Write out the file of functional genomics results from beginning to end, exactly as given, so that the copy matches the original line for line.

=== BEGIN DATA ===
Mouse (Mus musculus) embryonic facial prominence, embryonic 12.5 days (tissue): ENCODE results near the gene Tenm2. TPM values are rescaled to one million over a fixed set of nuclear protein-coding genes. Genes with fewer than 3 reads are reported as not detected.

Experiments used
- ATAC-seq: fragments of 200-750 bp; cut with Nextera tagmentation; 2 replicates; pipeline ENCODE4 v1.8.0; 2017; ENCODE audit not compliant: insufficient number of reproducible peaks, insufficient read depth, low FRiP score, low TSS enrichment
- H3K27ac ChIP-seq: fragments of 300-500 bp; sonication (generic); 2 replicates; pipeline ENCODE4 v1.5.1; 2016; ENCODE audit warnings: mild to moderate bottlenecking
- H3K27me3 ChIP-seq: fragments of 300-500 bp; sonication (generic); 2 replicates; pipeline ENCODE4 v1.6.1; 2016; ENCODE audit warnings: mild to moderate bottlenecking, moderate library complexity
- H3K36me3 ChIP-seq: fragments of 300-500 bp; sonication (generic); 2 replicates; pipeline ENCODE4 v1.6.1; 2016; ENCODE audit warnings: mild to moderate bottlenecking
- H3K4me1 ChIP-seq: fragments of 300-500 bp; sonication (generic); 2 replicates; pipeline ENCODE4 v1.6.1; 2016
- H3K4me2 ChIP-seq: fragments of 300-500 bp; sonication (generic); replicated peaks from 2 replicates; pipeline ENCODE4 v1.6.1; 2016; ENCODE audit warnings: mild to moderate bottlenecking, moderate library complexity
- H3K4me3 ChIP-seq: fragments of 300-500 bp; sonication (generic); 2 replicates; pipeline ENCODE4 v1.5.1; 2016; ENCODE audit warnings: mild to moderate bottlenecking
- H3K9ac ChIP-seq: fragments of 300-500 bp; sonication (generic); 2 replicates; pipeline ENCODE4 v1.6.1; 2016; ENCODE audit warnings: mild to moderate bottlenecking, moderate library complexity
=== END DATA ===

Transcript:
Mouse (Mus musculus) embryonic facial prominence, embryonic 12.5 days (tissue): ENCODE results near the gene Tenm2. TPM values are rescaled to one million over a fixed set of nuclear protein-coding genes. Genes with fewer than 3 reads are reported as not detected.

Experiments used
- ATAC-seq: fragments of 200-750 bp; cut with Nextera tagmentation; 2 replicates; pipeline ENCODE4 v1.8.0; 2017; ENCODE audit not compliant: insufficient number of reproducible peaks, insufficient read depth, low FRiP score, low TSS enrichment
- H3K27ac ChIP-seq: fragments of 300-500 bp; sonication (generic); 2 replicates; pipeline ENCODE4 v1.5.1; 2016; ENCODE audit warnings: mild to moderate bottlenecking
- H3K27me3 ChIP-seq: fragments of 300-500 bp; sonication (generic); 2 replicates; pipeline ENCODE4 v1.6.1; 2016; ENCODE audit warnings: mild to moderate bottlenecking, moderate library complexity
- H3K36me3 ChIP-seq: fragments of 300-500 bp; sonication (generic); 2 replicates; pipeline ENCODE4 v1.6.1; 2016; ENCODE audit warnings: mild to moderate bottlenecking
- H3K4me1 ChIP-seq: fragments of 300-500 bp; sonication (generic); 2 replicates; pipeline ENCODE4 v1.6.1; 2016
- H3K4me2 ChIP-seq: fragments of 300-500 bp; sonication (generic); replicated peaks from 2 replicates; pipeline ENCODE4 v1.6.1; 2016; ENCODE audit warnings: mild to moderate bottlenecking, moderate library complexity
- H3K4me3 ChIP-seq: fragments of 300-500 bp; sonication (generic); 2 replicates; pipeline ENCODE4 v1.5.1; 2016; ENCODE audit warnings: mild to moderate bottlenecking
- H3K9ac ChIP-seq: fragments of 300-500 bp; sonication (generic); 2 replicates; pipeline ENCODE4 v1.6.1; 2016; ENCODE audit warnings: mild to moderate bottlenecking, moderate library complexity